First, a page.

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The "Clickish" Culture of Sperm Whales
Deep-diving mammals' unique vocalizations hint at complex social learning

In a paper published Sept. 8 in the journal Nature Communications and covered extensively around the world, a group of researchers including Bren School postdoc Reniel Cabral, a marine population ecologist with expertise in modeling, describe how they used idiosyncratic vocal “clicks” emitted by sperm whales to gain insights into the animals’ complex multi-level societies. The team's findings suggest that processes similar to those that generate complex human cultures could be at play in non-human societies and create multilevel social structures in the wild. In other words, sperm whales may have culture.

Reniel Cabral

The researchers used 18 years of data gathered by a group led by principal investigator Hal Whitehead to determine that, while sperm whales’ ability to communicate via vocalized clicks — the loudest noises produced by any animal — is part of the mammals' genetic inheritance, the patterns in which they emit them are not. Further, they found, individuals in different sperm whale clans, which comprise hundreds of individuals, communicate by using patterns of clicks shared almost exclusively by individuals within that clan.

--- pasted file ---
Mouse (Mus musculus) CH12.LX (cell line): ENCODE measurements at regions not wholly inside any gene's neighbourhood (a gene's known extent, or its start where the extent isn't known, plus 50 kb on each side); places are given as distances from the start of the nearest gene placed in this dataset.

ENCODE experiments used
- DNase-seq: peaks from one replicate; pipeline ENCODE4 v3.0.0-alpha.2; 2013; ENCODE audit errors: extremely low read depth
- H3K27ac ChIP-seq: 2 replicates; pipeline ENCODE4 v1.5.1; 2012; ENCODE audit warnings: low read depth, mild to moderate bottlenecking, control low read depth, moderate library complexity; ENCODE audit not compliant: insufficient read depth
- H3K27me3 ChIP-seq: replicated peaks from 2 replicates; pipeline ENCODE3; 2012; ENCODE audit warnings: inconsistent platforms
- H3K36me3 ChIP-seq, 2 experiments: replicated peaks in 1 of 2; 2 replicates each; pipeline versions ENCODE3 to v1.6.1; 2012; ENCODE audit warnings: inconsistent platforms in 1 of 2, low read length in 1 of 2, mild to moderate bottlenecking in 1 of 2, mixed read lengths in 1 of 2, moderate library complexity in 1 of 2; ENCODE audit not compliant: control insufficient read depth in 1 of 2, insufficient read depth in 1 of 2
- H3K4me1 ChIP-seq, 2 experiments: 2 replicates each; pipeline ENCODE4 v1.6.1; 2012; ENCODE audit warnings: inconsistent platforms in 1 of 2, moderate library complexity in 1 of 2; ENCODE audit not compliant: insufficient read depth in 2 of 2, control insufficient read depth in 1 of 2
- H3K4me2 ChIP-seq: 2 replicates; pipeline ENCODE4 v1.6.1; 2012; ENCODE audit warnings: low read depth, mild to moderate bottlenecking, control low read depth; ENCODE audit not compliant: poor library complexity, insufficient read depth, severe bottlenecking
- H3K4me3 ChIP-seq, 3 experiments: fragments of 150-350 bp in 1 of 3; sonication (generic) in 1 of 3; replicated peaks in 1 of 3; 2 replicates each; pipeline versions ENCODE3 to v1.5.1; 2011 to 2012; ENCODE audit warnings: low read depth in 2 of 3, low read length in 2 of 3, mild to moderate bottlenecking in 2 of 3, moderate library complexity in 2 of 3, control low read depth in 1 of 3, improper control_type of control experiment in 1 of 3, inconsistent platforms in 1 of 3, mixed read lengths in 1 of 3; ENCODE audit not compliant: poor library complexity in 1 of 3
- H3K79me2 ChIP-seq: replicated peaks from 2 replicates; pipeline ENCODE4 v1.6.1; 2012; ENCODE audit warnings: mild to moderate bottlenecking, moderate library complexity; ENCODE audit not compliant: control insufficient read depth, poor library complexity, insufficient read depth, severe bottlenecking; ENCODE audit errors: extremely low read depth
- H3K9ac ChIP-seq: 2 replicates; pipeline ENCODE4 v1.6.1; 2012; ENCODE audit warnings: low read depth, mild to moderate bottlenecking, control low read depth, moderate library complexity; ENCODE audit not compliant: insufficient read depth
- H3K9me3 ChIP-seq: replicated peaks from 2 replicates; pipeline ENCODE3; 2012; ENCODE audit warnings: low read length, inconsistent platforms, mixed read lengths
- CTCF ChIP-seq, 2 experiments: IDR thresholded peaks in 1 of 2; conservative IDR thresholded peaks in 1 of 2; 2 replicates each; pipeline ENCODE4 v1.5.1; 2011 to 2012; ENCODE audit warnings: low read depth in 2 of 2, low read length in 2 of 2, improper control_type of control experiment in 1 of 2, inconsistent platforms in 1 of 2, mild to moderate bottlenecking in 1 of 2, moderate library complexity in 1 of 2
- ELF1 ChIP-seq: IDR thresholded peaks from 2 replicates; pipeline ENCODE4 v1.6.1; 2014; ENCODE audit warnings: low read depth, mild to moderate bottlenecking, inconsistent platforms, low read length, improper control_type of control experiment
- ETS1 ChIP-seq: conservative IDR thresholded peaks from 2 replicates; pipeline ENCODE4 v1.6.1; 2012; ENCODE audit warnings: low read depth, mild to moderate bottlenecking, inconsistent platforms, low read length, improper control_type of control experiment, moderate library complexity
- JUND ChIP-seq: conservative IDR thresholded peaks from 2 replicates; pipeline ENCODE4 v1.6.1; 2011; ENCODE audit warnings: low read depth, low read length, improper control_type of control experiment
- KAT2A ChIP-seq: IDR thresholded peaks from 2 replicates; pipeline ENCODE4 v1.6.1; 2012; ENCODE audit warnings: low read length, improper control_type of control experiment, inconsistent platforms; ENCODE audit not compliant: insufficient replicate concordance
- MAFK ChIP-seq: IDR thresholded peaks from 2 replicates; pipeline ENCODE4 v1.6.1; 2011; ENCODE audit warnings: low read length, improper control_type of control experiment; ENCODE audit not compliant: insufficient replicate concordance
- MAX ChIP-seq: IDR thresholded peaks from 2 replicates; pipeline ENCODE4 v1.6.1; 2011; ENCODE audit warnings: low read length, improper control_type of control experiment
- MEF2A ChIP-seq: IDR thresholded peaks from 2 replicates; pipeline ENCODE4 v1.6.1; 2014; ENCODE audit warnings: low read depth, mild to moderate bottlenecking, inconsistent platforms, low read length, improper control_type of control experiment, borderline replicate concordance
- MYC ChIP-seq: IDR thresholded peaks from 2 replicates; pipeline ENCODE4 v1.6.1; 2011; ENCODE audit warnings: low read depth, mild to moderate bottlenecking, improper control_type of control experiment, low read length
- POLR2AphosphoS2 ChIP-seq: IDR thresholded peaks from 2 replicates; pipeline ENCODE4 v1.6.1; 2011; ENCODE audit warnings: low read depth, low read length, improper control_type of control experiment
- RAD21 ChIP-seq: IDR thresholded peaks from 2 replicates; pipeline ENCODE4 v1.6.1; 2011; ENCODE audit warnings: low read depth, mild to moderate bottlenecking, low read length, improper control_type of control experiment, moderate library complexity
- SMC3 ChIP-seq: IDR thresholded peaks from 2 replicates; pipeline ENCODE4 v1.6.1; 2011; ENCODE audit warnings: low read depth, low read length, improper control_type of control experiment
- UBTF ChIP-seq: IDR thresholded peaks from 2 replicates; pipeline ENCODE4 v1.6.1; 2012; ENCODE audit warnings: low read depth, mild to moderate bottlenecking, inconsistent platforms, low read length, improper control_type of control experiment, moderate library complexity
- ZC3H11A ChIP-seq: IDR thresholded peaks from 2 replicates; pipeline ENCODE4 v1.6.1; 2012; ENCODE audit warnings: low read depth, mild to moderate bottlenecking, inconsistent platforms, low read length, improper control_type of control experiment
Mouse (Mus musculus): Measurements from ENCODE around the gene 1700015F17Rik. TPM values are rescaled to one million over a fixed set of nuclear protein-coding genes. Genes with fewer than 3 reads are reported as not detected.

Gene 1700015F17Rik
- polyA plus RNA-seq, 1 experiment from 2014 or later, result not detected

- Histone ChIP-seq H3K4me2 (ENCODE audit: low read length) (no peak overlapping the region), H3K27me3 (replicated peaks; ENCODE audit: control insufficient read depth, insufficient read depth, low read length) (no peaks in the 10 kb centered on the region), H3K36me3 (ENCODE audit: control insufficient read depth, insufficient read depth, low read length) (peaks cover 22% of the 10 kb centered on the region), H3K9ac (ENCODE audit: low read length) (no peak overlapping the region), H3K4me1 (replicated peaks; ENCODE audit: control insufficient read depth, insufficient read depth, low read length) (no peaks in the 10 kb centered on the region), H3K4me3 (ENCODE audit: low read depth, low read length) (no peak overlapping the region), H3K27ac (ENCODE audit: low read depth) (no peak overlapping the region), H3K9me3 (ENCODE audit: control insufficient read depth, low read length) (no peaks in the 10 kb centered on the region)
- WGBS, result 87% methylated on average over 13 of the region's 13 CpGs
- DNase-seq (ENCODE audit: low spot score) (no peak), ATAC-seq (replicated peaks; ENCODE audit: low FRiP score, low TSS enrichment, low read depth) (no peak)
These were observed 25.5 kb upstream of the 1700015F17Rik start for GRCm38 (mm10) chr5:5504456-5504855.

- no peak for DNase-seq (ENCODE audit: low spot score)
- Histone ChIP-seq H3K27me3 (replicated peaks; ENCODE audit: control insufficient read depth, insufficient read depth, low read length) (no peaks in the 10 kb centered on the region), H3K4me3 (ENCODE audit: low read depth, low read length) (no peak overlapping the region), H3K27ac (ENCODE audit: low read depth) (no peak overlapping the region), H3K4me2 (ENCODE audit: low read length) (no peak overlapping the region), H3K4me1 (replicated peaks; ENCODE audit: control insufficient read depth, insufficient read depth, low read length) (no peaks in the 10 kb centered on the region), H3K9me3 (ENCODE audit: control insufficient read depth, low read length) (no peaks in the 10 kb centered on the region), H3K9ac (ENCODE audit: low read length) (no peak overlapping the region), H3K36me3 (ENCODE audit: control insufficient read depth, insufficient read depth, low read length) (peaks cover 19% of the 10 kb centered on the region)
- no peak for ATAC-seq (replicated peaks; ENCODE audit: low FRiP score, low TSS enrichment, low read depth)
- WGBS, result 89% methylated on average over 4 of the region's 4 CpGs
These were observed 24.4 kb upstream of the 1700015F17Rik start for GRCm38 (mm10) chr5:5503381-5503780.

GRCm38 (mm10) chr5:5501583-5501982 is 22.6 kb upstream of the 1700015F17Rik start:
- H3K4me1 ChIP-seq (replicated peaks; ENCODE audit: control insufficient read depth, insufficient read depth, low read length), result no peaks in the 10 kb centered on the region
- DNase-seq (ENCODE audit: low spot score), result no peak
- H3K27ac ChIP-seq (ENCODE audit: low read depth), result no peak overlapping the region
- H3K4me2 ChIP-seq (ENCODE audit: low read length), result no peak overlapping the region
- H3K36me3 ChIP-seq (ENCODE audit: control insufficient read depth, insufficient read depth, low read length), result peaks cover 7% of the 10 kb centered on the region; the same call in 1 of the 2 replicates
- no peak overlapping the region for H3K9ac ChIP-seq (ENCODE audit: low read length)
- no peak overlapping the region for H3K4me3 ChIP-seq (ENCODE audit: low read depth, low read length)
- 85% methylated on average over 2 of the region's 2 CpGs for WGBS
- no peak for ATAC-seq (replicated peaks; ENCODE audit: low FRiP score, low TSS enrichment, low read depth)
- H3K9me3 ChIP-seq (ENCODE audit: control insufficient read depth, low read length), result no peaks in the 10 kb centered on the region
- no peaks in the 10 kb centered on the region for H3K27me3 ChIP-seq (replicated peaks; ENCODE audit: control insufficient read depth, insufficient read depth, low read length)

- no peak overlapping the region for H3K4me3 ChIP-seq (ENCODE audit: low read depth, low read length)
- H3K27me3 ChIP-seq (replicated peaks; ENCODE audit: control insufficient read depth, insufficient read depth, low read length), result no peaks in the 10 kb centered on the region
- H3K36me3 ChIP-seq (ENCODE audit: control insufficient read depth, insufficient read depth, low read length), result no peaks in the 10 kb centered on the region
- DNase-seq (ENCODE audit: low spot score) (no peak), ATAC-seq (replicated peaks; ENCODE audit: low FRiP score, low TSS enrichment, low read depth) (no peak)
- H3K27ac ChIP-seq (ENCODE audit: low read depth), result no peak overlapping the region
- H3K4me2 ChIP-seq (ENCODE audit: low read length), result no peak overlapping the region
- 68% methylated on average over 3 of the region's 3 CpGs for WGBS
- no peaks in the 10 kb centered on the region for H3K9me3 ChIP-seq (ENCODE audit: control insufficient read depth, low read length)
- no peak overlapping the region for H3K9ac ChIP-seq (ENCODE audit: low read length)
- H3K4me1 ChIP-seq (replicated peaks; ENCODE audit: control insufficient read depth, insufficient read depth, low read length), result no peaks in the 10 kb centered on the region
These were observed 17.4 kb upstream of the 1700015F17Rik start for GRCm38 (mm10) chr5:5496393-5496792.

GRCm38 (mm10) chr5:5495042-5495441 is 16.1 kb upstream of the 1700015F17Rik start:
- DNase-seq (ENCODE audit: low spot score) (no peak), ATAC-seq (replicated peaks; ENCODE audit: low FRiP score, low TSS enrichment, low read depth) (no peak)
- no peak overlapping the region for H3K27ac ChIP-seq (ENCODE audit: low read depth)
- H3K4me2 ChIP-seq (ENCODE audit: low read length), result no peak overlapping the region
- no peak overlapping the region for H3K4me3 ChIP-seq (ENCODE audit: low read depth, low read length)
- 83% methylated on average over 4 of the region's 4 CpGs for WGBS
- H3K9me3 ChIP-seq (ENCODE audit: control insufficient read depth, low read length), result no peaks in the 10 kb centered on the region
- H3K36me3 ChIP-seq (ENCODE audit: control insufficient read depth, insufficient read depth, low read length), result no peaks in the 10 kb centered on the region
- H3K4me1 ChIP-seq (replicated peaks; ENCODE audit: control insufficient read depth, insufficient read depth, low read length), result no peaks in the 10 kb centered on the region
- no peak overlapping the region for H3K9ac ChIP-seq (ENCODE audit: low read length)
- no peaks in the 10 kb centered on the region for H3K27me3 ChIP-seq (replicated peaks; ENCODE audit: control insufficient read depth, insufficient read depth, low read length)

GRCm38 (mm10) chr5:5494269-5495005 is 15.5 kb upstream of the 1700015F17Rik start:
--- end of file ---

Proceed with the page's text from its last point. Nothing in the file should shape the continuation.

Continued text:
The study parallels studies from the 1990s demonstrating that different groups of chimpanzees that were isolated from each other showed cultural differences. For instance, various groups used blades of grass as a tool to get insects out of the ground, but different groups had learned to use the tool differently.

But there is an important difference between the chimp study and this new whale study. The chimp communities that learned to use the same tool differently were geographically separated from each other, leading scientists to conclude that such isolation led to the differences in learned behavior. The ocean, on the other hand, has no such barriers, and sperm whale clans often encounter each other and may swim together in large groups.

Sperm whales organize themselves into social units of about a dozen individuals, and those groups are part of larger clans that may comprise hundreds of individuals. In the Galápagos, for instance, a thousand sperm whales may be found swimming together in one area, a population that includes multiple clans.

Despite that extensive mingling, though, individual clans develop click patterns unique to their clan, and their calves then learn the sounds that are preferred by the group. This is perhaps the most significant finding of the study, for it suggests a higher or more subtle level of social learning.

"It's interesting to find key features of human culture in other, non-human societies," Cabral said.

Read the paper.

A sperm whale photographed in clear Caribbean waters